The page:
I recently realized that I drink far more cocktails during the autumn and winter months and tend to stick to sparkling wine, beer, and red wine during hotter months. Haven't quite figured out why, but I promise I'll look into it. Perhaps one too many family gatherings could make a person sprint to the local bar for a stiff drink - who knows? The point is, in light of this recent discovery, I've been playing around with some ways to autumn-ize some of the most classic cocktails.
Short note: Making cocktails is no different than cooking, really. Choose high-quality, natural-ish ingredients to elevate something simple into something extraordinary!
Gin & Tonic
Up first, the mighty Gin & Tonic. I've had a troubled relationship with this drink, but we've worked out our differences and I'm now Team G&T. Honestly, the first time I ever had one that I loved was at Jose Andres' Jaleo in Washington, D.C. It had a depth and brightness that was so lacking in every other one I'd ever tried. It converted me.
About the gin: I prefer the London Dry gin style since it tends to be sort of mellow and not so abrasive. My #1 choice is Plymouth, but I'll use Beefeater if I can't find it. Plymouth also makes an excellent sloe gin. I also LOVE Leopold's gin from Colorado, which is becoming a bit easier to find these days, so see if you can.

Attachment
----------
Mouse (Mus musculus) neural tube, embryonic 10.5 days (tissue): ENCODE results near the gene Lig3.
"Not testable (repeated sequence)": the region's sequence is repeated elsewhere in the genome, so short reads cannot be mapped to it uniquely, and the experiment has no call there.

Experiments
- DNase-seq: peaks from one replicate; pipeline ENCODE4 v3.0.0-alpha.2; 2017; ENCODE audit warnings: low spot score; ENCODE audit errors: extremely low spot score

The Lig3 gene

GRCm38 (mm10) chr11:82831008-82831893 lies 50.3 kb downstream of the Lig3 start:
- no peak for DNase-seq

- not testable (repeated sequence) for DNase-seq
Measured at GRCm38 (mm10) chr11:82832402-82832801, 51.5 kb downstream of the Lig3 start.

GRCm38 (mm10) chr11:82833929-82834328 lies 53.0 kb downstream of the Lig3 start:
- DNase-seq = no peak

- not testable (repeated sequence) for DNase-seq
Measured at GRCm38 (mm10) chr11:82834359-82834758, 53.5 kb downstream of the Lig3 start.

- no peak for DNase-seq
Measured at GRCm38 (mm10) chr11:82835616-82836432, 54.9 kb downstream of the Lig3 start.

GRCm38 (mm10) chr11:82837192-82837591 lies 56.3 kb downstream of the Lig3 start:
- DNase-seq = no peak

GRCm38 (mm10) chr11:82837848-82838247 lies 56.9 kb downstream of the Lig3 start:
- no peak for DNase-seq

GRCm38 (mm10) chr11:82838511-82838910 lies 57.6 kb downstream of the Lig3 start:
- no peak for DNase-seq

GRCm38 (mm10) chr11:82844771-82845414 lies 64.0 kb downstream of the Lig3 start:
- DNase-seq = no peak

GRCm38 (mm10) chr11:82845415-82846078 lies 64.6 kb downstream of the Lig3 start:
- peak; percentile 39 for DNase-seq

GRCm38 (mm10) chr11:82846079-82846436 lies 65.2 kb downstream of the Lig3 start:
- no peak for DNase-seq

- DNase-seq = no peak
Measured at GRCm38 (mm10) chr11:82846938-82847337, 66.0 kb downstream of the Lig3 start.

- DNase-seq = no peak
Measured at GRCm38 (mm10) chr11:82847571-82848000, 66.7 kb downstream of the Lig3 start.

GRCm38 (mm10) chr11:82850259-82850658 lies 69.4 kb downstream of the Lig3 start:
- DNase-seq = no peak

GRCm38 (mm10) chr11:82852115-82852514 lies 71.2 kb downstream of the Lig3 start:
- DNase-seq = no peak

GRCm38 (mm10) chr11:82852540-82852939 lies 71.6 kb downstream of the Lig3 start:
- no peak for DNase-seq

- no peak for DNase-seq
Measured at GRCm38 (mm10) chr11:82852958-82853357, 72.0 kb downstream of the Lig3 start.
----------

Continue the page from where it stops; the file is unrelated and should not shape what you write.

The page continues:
About the tonic: I truly believe the secret to a good Gin & Tonic is the tonic. I can't deal with the syrupy, unnatural taste of Schweppes tonic water. Opt for something with less sugar - or, at least, real sugar. Try Q or Fever-Tree.
To add a holiday kick to a traditional Gin & Tonic, I simply add a splash of sloe gin and a cinnamon stick as a stirrer - that's it! Here's the recipe:
The Old-Fashioned is a deceptively simple concoction: sugar, bitters, whiskey, twist. Like so many simple things, it's disastrous when not done well and extraordinarily satisfying when a mustachioed mixologist takes care to make it properly. I have to be honest, I made my own apple bitters (I call them Yuletide bitters, appropriately enough) for use in this cocktail, but there are plenty of fancy bitters out there these days. Find anything in the way of apple, cinnamon, maple, or warmly spiced (think baking spices and gingerbread) bitters and you'll be all set.
Instead of using bourbon entirely, I introduce Calvados (apple brandy) to add a bit of autumn warmth to a traditional Manhattan. I was surprised that it didn't take a whole lot of fuss to turn this into a great winter drink - it may already be one on its own!
I was recently asked to test some recipes for mulled wine for the holidays. I made a number of versions, both red and white, and discovered that my favorite holiday mulled wine was very similar to my favorite sangria recipe, except that it's a bit sweeter and is served piping hot. I did also enjoy it the next day, on ice, so it can go both ways.